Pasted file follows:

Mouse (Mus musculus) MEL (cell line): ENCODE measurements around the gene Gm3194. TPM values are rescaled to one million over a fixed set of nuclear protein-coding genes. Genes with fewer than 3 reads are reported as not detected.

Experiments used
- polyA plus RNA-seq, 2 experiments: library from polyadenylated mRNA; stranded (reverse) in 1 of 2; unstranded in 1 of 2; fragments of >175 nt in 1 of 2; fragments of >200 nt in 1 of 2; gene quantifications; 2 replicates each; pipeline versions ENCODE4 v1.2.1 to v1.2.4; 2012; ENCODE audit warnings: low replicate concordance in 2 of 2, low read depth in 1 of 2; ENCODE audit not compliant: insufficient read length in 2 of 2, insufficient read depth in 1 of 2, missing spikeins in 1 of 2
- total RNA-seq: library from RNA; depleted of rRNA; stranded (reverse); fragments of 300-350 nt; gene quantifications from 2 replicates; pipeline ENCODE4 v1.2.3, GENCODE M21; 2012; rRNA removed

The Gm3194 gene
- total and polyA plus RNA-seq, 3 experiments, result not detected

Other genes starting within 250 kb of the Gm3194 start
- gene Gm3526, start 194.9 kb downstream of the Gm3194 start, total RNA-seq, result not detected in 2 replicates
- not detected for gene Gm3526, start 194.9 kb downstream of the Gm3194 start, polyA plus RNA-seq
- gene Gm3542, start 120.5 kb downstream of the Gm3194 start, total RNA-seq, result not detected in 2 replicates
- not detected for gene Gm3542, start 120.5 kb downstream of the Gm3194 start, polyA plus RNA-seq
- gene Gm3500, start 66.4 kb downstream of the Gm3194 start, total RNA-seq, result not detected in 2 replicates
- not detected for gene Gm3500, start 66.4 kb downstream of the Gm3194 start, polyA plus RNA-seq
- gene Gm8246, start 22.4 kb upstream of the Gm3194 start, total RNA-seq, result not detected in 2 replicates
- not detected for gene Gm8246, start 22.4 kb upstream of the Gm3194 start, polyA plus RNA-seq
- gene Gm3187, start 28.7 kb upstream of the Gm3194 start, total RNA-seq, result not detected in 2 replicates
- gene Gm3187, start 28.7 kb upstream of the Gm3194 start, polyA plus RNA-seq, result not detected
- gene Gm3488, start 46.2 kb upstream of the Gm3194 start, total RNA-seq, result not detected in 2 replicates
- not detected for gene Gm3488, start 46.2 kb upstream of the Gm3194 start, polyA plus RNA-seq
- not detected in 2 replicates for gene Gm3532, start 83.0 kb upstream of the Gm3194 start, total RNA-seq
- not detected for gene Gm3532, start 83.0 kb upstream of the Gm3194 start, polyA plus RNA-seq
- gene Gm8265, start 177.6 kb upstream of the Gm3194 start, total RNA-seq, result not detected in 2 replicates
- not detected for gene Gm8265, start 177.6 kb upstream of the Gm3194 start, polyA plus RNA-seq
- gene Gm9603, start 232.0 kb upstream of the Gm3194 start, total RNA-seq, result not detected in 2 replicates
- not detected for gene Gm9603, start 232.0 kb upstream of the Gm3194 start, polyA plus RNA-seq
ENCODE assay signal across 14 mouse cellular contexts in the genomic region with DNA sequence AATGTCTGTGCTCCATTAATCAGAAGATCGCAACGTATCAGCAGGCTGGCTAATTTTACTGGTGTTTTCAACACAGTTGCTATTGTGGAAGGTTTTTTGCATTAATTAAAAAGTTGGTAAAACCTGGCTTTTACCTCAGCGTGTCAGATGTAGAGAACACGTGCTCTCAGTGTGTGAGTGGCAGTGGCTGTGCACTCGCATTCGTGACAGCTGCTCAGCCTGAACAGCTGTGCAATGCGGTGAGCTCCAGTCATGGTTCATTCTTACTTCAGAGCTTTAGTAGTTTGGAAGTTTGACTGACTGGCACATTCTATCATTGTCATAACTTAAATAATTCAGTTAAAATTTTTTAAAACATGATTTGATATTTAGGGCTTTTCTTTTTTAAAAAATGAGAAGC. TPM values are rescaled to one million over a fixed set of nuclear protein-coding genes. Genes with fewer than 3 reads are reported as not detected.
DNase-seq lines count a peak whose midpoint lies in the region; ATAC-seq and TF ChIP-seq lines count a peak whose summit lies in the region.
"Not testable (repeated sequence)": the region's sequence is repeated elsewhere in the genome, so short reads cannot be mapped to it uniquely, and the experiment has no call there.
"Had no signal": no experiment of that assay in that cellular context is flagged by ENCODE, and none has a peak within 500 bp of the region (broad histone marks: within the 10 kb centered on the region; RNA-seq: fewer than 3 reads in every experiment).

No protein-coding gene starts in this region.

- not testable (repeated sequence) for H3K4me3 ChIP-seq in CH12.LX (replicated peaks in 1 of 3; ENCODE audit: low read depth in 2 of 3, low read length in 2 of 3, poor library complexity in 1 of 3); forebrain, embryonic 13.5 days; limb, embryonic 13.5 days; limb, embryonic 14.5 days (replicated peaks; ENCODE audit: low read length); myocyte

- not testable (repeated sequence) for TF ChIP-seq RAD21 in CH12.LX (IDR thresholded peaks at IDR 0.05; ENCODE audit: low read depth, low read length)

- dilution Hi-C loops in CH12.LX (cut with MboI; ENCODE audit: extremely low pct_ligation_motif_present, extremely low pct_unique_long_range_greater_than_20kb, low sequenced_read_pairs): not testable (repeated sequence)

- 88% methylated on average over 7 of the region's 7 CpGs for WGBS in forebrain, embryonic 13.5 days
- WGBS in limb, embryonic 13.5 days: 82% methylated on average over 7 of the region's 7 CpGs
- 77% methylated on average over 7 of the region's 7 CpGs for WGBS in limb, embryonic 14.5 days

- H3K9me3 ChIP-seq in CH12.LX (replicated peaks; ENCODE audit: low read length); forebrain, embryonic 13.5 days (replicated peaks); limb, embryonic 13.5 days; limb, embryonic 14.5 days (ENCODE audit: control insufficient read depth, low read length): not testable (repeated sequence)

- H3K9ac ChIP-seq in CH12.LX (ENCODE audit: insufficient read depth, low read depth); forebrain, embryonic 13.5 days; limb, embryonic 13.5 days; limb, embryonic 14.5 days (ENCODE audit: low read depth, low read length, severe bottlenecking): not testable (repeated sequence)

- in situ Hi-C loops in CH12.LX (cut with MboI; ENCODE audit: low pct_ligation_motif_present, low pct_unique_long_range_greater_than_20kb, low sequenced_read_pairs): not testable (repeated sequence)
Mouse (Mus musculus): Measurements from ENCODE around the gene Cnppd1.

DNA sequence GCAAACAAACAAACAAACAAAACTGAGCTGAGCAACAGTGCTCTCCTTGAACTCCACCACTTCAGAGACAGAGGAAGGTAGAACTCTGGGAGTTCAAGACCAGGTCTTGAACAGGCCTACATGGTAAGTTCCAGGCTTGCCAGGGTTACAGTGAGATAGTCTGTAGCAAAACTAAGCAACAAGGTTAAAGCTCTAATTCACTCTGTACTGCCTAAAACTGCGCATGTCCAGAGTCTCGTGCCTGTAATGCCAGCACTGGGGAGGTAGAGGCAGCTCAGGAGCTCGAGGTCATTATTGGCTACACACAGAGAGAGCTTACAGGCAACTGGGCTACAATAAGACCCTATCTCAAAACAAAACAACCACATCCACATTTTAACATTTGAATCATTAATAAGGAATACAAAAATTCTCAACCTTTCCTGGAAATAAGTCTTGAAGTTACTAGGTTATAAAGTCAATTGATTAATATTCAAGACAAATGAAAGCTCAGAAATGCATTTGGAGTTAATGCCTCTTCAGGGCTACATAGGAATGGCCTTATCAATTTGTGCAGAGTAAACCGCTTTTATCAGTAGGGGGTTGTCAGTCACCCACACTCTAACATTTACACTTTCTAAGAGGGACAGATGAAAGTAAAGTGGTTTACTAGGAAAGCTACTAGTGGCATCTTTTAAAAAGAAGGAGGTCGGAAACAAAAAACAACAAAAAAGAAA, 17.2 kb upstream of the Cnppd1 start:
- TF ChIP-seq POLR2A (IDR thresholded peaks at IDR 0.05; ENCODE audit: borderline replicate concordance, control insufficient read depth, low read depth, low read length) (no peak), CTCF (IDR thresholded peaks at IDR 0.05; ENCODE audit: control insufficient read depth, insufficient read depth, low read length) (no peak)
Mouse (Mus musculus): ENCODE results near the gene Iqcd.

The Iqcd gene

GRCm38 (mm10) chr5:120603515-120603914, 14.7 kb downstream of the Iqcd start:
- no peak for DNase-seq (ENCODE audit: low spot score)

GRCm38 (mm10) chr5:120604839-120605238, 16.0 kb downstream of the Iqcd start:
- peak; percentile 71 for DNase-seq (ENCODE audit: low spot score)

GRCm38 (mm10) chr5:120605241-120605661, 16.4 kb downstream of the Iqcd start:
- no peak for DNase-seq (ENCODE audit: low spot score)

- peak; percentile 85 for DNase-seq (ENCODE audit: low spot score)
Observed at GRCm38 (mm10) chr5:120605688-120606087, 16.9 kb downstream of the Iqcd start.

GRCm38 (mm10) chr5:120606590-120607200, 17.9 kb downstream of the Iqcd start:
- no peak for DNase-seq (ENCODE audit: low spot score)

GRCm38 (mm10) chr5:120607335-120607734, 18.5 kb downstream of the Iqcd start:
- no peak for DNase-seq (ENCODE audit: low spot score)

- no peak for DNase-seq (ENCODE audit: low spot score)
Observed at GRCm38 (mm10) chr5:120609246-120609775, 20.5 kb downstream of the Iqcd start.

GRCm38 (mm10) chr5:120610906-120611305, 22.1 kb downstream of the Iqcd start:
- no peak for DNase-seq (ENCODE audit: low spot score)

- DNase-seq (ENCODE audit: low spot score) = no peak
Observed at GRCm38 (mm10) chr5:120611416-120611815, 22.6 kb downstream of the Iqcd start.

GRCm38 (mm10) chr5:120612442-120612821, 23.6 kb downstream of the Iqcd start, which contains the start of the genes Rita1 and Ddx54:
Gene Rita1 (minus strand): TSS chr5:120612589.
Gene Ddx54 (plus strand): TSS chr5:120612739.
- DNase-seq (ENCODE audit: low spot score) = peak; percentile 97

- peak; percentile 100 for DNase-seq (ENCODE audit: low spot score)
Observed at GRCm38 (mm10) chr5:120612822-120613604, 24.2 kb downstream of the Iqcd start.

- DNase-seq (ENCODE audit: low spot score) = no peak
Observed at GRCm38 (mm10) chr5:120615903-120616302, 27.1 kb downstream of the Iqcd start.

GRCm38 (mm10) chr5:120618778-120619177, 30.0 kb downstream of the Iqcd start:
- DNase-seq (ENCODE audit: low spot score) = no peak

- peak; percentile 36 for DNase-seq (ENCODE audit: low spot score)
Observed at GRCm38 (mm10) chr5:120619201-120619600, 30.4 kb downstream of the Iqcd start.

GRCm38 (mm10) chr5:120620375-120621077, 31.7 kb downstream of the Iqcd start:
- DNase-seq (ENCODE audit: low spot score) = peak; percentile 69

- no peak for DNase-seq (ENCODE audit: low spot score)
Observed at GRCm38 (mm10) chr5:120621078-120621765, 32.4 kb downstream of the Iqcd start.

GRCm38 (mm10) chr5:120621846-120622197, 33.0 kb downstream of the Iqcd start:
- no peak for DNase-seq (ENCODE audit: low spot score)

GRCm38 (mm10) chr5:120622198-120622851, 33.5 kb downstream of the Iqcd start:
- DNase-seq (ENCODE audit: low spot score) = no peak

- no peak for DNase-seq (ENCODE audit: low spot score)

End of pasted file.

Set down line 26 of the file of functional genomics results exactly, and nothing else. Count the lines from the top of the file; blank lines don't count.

ENCODE assay signal across 14 mouse cellular contexts in the genomic region with DNA sequence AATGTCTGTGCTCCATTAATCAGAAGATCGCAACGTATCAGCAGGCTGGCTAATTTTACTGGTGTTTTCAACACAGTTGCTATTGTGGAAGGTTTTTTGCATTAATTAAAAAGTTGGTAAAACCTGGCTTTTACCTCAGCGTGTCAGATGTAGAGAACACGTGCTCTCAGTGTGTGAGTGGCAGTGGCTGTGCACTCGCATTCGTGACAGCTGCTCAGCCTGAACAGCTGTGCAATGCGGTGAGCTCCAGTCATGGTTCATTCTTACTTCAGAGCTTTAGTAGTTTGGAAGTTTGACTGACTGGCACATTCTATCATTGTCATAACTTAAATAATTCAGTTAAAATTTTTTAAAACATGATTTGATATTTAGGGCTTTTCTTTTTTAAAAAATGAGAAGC. TPM values are rescaled to one million over a fixed set of nuclear protein-coding genes. Genes with fewer than 3 reads are reported as not detected.